• Google released a new mapping resource that can help slow the spread of the novel coronavirus pandemic.
  • The new Community Mobile Reports show anonymized location data that can help authorities understand whether social distancing measures are being taken.
  • Google collects the data from phones just like it does for Google Maps, but it says it won’t reveal any identifying info to authorities.
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Google came under fire a few years ago for collecting user data from phones even when users thought that wasn’t happening. Since then, Google took several steps to ensure that users have more control over their location data. You can delete your data from Google’s servers manually or automatically and even use Google Maps anonymously. Android 10 also guards your location data better than ever. Yet Google still can identify you in a crowd, as we’ve seen just recently when a biker became the prime suspect in a burglary because of his training-related location data. On the other hand, the massive amount of location data that Google collects helps it improve popular services like Google Maps that depend on location information.

But if there ever was a time when Google’s location tracking abilities could come in handy, it’s now. The novel coronavirus pandemic can only be fought with strict social distancing measures. Flattening the curve is the main goal of most governments around the world, and that can only be done if most of the population complies with directives to stay at home. And Google is now ready to harness its location data to alert local governments if their social distancing orders are not being followed.

Google a few weeks ago launched its coronavirus tracking website, a resource it didn’t know it was building until Trump talked about it on TV. The site itself offers basic information and quick links to regional resources that can help those in need. But Google also added COVID-19 resources to YouTube, News, and Maps in an effort to provide additional information points about the new virus.

Image Source: Google

The company on Tuesday launched its social distancing website: COVID-19 Community Mobility Reports. By accessing this link, you can download social distancing situation reports for any region that Google covers. The Community Mobility Reports use “aggregated, anonymized data showing how busy certain types of places are,” Google said in a blog post.

Image Source: Google

The data in these reports will show how traffic has changed following lockdowns and quarantines, with Google focusing on certain types of locations including “retail and recreation, groceries and pharmacies, parks, transit stations, workplaces, and residential.”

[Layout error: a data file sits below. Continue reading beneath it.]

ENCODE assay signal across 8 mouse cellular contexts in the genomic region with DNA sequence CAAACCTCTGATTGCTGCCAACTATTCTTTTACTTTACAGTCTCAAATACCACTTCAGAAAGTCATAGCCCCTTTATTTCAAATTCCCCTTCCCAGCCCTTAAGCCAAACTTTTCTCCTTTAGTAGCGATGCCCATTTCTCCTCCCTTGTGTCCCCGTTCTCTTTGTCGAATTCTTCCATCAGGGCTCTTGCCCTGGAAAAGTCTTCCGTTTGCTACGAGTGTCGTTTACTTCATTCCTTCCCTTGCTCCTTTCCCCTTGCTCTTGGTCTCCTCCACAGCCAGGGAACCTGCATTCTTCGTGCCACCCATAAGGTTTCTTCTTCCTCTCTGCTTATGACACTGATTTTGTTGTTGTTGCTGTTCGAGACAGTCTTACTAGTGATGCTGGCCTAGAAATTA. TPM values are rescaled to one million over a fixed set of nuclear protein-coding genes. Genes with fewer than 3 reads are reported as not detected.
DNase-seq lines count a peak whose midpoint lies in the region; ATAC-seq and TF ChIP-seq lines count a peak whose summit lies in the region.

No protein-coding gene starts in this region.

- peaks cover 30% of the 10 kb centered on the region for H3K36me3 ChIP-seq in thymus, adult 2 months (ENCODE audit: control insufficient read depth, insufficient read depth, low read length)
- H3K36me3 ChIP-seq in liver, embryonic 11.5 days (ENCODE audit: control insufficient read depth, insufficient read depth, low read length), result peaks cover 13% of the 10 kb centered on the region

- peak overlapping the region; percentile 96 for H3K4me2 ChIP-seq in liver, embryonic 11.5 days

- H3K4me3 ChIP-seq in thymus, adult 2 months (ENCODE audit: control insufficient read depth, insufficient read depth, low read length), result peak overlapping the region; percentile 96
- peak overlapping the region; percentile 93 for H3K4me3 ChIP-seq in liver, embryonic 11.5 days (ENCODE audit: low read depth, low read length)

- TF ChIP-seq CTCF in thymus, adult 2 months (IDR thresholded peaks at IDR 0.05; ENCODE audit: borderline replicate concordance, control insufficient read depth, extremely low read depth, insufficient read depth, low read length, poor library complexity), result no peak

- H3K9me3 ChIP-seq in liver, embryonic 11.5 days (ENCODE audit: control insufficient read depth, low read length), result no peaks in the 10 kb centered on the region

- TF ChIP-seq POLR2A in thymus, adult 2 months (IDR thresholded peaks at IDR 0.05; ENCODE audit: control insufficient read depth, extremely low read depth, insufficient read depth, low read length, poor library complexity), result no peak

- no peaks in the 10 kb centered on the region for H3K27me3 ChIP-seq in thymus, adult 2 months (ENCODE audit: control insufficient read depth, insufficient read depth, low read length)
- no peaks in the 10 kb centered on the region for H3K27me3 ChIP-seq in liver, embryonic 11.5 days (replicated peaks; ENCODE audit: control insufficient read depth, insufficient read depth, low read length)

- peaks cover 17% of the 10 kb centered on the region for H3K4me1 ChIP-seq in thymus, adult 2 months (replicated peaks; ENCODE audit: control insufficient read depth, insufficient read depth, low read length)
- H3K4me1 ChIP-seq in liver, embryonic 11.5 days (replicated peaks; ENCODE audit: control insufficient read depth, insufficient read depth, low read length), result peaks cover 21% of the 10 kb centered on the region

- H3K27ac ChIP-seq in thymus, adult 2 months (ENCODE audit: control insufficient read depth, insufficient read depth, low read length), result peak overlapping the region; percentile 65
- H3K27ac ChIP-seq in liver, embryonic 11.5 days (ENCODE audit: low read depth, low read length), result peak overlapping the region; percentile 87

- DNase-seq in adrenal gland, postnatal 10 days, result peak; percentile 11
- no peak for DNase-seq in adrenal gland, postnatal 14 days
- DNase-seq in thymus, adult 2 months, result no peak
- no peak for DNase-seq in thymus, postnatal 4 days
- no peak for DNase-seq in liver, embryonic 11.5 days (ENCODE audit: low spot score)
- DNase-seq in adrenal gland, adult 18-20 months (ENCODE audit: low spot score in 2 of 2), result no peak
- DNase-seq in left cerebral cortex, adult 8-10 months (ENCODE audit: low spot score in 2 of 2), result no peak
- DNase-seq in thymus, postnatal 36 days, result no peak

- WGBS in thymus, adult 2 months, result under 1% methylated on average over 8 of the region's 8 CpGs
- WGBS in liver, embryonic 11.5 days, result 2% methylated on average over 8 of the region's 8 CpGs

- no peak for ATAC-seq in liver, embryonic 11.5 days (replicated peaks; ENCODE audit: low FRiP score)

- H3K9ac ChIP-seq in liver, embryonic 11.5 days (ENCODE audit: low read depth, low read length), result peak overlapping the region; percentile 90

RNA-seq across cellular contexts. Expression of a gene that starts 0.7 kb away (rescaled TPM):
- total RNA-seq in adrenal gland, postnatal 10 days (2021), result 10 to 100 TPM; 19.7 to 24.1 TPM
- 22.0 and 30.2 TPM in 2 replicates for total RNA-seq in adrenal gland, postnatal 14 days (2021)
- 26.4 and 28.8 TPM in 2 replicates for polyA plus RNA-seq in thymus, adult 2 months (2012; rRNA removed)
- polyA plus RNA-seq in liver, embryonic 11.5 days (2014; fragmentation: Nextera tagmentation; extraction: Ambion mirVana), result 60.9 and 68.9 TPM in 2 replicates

Image Source: Google

The screenshots in this post come from Google’s report for New York, the US state that has been hit the hardest so far by the novel coronavirus. New York accounted for more than 93,000 patients at the time of this writing, out of America’s more than 245,000 cases. The reports aren’t just available for the US, as they cover various other countries experiencing COVID-19 outbreaks right now.

Image Source: Google

Google will display aggregated data over several weeks, with the most recent information covering the last 48-to-72 hours. The resource can be used by officials to determine whether social distancing measures work and whether additional steps need to be taken to reduce the risk of COVID-19 transmission:

For example, this information could help officials understand changes in essential trips that can shape recommendations on business hours or inform delivery service offerings. Similarly, persistent visits to transportation hubs might indicate the need to add additional buses or trains in order to allow people who need to travel room to spread out for social distancing.

The reports will have privacy protection in place and won’t include actual counts, according to Google. The data will come from people who have Location History enabled on their phones and will include artificial noise on top.

Chris Smith started writing about gadgets as a hobby, and before he knew it he was sharing his views on tech stuff with readers around the world. Whenever he's not writing about gadgets he miserably fails to stay away from them, although he desperately tries. But that's not necessarily a bad thing.